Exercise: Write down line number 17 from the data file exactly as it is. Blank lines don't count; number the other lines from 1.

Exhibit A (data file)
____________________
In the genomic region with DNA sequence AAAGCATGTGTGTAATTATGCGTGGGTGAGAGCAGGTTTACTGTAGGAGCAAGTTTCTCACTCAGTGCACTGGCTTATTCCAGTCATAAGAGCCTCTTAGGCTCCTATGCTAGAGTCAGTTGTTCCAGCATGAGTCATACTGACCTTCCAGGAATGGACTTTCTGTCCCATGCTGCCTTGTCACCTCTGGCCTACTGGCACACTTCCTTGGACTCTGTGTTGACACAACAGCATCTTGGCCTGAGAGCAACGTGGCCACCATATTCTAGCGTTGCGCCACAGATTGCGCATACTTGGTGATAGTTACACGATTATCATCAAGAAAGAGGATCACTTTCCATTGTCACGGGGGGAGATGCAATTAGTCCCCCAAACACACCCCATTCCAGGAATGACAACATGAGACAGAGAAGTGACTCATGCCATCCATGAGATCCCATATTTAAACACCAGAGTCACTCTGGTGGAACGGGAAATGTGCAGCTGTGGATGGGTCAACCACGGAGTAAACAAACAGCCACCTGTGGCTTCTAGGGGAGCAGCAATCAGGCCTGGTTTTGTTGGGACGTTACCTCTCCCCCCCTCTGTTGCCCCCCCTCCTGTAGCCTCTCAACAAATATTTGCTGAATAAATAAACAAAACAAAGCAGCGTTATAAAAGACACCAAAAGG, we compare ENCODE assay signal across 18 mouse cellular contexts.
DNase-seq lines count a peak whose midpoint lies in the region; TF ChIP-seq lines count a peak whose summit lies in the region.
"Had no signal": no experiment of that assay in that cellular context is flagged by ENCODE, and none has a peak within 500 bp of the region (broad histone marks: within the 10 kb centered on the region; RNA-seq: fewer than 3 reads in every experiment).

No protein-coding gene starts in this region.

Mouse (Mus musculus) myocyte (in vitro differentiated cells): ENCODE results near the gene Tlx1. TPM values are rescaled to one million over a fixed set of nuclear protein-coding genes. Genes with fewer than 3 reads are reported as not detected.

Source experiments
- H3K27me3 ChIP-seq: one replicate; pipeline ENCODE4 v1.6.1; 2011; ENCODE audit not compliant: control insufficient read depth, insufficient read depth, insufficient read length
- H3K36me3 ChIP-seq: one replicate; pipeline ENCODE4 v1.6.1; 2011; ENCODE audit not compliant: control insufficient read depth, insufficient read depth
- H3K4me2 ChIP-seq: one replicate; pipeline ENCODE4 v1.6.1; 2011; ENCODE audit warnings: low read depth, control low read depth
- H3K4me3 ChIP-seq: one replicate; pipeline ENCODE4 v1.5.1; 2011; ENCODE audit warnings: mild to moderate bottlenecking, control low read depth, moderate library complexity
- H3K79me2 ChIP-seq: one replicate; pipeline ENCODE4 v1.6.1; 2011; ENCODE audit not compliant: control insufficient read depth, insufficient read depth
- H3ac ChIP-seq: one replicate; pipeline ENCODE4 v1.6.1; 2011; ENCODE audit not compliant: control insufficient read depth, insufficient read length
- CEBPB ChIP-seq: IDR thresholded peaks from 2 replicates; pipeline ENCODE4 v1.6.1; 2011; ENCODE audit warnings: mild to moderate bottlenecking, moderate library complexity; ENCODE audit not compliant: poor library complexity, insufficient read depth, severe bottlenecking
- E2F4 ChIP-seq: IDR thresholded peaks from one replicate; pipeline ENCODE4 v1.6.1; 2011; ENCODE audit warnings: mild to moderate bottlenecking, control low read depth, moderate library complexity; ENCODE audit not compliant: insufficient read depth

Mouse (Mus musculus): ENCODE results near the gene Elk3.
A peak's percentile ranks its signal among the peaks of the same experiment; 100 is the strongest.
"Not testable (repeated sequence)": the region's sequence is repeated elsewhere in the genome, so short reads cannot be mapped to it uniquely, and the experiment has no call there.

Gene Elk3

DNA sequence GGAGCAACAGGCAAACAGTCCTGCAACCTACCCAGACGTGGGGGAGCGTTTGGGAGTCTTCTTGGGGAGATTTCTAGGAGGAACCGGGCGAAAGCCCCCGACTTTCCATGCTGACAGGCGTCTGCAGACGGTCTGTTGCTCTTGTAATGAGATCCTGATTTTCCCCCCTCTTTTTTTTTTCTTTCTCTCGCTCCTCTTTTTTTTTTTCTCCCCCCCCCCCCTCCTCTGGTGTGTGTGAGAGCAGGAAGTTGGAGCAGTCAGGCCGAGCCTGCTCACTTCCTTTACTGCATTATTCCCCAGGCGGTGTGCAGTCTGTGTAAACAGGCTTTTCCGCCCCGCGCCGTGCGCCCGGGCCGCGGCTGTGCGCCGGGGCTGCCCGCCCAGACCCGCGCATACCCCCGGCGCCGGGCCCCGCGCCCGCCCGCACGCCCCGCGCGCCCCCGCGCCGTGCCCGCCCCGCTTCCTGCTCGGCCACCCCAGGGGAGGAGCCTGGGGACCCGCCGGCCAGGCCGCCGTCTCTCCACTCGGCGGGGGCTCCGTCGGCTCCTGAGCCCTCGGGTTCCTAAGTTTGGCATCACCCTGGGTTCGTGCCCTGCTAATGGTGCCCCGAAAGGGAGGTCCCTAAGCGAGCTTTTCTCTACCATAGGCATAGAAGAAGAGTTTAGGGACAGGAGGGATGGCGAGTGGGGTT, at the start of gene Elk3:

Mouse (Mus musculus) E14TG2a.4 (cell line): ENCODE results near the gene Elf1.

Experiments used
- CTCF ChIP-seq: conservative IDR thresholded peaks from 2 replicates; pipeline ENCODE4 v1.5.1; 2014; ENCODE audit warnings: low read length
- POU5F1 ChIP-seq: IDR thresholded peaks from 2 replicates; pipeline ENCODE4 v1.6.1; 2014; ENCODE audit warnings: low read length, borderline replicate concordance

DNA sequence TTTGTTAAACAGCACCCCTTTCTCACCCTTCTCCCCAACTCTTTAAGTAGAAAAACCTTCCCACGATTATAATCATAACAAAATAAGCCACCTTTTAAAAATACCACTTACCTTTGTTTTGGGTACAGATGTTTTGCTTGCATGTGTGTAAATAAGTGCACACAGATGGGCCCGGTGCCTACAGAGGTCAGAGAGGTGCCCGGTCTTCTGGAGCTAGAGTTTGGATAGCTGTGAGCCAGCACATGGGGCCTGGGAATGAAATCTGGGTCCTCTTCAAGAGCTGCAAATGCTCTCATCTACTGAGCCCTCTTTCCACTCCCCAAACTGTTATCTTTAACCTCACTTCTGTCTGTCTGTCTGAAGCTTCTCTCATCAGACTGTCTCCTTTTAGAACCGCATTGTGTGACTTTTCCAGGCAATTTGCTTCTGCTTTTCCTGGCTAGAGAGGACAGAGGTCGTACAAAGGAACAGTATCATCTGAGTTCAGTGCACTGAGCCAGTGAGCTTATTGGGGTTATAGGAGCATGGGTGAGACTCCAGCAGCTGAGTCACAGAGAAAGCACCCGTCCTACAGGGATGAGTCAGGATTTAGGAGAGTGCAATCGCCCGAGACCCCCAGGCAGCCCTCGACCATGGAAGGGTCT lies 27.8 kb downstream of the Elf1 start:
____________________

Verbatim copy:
"Not testable (repeated sequence)": the region's sequence is repeated elsewhere in the genome, so short reads cannot be mapped to it uniquely, and the experiment has no call there.